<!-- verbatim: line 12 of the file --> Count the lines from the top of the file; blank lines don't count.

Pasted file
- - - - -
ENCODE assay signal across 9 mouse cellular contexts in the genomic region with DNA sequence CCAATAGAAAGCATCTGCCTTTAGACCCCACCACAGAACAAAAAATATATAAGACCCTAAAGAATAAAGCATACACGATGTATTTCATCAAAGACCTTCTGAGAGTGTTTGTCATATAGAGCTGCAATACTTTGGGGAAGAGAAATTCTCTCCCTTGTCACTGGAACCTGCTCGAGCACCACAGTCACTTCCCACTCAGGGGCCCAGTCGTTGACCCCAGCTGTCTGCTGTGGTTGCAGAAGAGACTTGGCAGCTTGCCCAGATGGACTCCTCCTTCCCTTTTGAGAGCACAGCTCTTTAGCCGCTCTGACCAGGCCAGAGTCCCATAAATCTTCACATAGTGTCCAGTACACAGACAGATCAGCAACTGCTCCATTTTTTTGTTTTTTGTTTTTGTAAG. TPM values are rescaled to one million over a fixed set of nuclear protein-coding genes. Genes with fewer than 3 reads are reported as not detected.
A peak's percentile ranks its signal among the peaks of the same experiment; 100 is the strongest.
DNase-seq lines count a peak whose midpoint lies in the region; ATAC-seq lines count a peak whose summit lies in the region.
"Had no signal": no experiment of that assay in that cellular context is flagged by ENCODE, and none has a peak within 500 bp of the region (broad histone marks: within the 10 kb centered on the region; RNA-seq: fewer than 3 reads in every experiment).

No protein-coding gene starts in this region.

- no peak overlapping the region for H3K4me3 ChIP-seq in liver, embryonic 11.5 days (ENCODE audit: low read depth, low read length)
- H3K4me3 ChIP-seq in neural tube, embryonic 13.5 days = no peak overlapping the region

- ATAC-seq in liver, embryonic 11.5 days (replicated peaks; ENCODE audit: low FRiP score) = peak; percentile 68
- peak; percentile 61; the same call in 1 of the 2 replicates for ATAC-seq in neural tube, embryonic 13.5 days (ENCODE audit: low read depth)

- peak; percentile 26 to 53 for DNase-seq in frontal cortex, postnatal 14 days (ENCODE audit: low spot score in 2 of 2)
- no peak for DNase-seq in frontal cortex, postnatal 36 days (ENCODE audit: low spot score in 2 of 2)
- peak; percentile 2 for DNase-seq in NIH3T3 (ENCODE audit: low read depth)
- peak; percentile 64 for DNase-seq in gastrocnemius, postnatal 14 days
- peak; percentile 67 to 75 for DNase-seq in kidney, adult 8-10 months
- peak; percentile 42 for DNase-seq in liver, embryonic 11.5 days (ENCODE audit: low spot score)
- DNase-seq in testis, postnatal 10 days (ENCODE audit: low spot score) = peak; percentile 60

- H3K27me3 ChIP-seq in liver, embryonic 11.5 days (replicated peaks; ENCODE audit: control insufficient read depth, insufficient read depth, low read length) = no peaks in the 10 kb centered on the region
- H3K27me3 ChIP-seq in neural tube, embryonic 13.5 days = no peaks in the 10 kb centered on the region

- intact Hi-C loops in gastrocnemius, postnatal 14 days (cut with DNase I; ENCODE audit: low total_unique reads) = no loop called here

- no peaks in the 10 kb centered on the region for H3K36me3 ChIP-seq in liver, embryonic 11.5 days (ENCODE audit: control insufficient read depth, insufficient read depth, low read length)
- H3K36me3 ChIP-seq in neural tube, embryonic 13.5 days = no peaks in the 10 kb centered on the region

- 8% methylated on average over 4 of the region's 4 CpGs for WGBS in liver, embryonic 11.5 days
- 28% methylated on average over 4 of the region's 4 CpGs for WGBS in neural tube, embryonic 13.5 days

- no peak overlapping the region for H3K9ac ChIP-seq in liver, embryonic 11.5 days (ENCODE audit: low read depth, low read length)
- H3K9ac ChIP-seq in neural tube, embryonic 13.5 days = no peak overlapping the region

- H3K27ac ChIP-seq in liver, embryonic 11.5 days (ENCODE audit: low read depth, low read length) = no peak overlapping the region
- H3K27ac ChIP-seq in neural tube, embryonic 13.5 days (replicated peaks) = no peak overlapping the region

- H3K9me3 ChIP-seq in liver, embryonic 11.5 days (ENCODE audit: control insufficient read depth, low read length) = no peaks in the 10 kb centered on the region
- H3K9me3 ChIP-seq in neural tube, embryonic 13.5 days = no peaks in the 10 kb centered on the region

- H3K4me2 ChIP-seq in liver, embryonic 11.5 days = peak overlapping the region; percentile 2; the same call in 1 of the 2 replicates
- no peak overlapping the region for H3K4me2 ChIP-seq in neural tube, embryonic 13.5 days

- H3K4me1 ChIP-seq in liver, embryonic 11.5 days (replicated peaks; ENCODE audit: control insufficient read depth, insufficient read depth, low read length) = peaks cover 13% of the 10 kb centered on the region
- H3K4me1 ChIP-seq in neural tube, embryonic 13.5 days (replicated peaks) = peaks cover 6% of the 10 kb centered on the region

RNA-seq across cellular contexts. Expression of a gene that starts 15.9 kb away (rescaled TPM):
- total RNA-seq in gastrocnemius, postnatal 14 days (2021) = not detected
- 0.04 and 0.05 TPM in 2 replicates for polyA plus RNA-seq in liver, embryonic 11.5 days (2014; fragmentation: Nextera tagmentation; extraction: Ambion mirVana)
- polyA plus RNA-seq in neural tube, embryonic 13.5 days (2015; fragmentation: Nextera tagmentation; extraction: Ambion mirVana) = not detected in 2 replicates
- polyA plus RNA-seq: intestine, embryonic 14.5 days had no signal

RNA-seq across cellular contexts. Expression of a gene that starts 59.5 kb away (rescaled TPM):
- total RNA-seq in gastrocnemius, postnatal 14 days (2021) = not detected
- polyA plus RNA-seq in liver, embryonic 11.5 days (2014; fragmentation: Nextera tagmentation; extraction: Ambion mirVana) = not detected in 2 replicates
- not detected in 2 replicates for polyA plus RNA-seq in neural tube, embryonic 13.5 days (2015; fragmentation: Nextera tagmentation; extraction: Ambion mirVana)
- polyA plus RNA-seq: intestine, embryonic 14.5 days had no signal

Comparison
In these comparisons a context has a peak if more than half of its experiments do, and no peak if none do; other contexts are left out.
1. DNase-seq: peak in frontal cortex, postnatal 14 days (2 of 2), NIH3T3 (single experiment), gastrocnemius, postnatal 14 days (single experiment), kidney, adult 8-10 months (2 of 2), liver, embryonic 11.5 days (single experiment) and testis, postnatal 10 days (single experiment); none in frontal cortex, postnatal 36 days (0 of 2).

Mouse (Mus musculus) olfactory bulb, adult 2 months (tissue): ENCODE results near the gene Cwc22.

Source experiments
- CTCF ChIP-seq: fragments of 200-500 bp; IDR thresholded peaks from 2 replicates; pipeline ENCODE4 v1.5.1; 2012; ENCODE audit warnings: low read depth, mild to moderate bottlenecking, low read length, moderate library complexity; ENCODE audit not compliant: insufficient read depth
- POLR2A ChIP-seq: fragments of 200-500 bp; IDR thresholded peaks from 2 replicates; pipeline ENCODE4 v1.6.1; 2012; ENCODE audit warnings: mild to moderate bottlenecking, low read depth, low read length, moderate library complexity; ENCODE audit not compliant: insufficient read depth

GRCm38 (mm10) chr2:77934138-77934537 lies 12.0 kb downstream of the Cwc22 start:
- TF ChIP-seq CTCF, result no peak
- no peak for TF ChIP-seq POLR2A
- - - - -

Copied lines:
- peak; percentile 2 for DNase-seq in NIH3T3 (ENCODE audit: low read depth)